By Ron Wilson
For chiplet-based system design to spread beyond a few major CPU and GPU vendors, SoC designers will have to confront a host of unfamiliar challenges. As always it will fall to the EDA industry to bridge the gap between what today’s SoC design teams know and what will be required for them to succeed at multi-die design.
The Ojo-Yoshida Report spoke with Shekhar Kapoor, senior director of product line management at Synopsys, who is at the center of the action as the EDA industry gears up for chiplet-based design.
Kapoor says that the EDA industry is committed to ensuring that their customers can scale from large single-die SoCs today to multi-die systems incorporating perhaps hundreds of chiplets tomorrow. That will demand collaboration across the entire IC ecosystem: collaboration between foundries, IP developers, and EDA companies, new specialized tool vendors, packaging designers and manufacturers, and assembly and test houses. “Having the right tools is one element in making this happen,” Kapoor suggests, “but having cooperation across the ecosystem is another.”
But can even this level of collaboration make a single, SoC-like flow for multi-die assemblies happen? Kapoor believes it can. Already tools have integrated — tools such as synthesis are already aware of issues like layout, timing, and power. Kapoor says that even more aspects of multi-die design must be brought forward to early in the design process, and that complexities like Multiphysics analysis must be effectively hidden from all but a few sign-off experts. “A customer told us there are no new 3D engineers being born,” Kapoor quotes. “We have to enable the engineers we have.”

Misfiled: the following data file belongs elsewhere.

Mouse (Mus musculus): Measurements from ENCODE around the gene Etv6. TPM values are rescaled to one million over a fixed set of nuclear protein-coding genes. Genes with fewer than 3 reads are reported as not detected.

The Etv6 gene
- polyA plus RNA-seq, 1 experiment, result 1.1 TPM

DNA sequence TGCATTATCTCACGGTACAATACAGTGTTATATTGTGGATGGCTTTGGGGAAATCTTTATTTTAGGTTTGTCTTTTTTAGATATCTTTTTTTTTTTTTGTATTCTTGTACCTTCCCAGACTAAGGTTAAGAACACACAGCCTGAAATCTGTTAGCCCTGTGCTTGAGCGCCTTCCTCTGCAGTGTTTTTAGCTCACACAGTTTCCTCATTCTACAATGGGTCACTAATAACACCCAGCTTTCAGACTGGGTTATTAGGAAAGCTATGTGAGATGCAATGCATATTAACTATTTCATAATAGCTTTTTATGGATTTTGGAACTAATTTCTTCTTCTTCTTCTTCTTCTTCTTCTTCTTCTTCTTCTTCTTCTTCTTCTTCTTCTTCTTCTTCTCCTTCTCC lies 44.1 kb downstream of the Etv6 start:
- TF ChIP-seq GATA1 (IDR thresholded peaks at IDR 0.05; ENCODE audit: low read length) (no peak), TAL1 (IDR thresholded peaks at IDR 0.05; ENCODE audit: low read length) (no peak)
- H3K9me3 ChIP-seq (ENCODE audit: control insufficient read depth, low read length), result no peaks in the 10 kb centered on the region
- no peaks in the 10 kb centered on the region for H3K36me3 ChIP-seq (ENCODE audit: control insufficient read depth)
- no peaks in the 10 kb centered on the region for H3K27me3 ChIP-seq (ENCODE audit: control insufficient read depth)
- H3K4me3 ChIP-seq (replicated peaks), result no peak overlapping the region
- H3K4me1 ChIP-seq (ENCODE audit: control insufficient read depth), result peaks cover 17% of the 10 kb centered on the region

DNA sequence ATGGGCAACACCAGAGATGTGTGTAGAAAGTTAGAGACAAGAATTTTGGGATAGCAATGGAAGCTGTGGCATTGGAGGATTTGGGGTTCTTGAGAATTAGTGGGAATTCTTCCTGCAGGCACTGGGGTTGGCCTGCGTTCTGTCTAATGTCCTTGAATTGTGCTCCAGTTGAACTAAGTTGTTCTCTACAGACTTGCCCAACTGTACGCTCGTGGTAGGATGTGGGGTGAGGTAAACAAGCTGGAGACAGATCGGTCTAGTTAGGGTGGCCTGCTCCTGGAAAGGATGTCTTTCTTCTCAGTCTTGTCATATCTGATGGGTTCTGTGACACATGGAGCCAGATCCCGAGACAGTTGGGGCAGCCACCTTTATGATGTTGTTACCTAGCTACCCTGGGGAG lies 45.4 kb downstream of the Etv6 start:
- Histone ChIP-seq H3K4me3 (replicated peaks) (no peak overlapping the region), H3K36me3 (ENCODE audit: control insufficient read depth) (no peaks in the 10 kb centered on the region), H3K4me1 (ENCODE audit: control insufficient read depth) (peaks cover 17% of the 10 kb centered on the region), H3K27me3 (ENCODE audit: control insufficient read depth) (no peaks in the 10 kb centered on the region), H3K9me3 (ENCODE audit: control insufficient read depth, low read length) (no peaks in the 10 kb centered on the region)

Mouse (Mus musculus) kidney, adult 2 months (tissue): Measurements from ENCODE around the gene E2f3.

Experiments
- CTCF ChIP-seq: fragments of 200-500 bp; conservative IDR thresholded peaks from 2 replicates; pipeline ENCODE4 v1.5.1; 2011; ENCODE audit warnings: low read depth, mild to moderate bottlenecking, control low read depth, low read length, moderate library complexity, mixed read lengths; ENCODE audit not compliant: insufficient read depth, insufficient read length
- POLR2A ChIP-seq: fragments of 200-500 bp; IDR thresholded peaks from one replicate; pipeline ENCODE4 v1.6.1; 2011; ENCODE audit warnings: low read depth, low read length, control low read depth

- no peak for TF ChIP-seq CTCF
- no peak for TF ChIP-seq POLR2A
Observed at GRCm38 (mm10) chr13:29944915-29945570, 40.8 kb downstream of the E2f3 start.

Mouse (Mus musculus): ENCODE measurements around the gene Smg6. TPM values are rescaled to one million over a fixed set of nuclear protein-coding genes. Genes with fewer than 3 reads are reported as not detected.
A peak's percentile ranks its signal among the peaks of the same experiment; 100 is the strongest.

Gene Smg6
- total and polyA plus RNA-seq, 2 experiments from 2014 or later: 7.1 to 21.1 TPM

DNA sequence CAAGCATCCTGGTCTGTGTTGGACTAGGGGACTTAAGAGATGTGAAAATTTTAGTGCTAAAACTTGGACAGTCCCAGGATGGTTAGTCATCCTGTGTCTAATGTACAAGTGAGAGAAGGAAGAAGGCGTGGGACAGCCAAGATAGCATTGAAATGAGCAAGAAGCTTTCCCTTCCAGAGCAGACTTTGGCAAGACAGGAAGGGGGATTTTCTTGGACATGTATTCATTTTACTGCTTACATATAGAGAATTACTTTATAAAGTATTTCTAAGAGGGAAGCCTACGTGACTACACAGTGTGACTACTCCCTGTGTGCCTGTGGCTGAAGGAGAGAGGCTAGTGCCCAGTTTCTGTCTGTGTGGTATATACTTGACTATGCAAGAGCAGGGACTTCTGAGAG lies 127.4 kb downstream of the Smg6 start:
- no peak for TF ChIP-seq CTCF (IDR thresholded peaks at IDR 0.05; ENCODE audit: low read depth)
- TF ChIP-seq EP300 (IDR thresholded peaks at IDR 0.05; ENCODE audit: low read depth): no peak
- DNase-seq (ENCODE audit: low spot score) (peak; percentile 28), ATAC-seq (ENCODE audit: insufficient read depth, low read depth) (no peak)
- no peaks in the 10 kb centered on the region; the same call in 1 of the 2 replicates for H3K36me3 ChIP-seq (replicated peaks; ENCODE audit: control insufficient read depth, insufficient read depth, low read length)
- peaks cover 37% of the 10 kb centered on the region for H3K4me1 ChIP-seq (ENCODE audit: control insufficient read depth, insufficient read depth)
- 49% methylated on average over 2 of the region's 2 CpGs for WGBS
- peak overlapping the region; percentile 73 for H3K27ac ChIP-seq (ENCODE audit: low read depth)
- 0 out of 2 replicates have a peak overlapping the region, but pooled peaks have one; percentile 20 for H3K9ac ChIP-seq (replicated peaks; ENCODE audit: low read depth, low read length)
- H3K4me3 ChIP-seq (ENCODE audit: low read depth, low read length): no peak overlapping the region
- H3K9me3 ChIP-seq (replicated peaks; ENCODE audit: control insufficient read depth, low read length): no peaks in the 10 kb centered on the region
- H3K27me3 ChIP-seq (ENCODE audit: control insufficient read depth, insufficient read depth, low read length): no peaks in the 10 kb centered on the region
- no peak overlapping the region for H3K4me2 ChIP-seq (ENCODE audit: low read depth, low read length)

When will all this happen? Kapoor puts us between the crawl and walk stages of tool evolution. The point tools exist today to succeed with a 3D multi-die design, if you have the experts to use them. The EDA industry is automating the work of those experts, so they will only be needed at sign-off. And AI, in the form of intelligent design-space exploration using reinforcement learning, will play a huge role in helping design teams to manage the vast design paces and multidimensional optimizations beginning even at the architectural planning level.
Finally, will this work lead to an open market for chiplets, like today’s electronics distributors? Kapoor believes this can happen in some specific areas narrow enough to limit variations in design teams’ wish lists. But in general, he sees a general store for chiplets being a long way into the future.
The Synopsys video podcast can be viewed via the Ojo-Yoshida Report Channel of YouTube. That video is embedded below.
Ron Wilson is a contributing editor for The Ojo-Yoshida Report. He contracts with Intel, but the views are his, not Intel’s.
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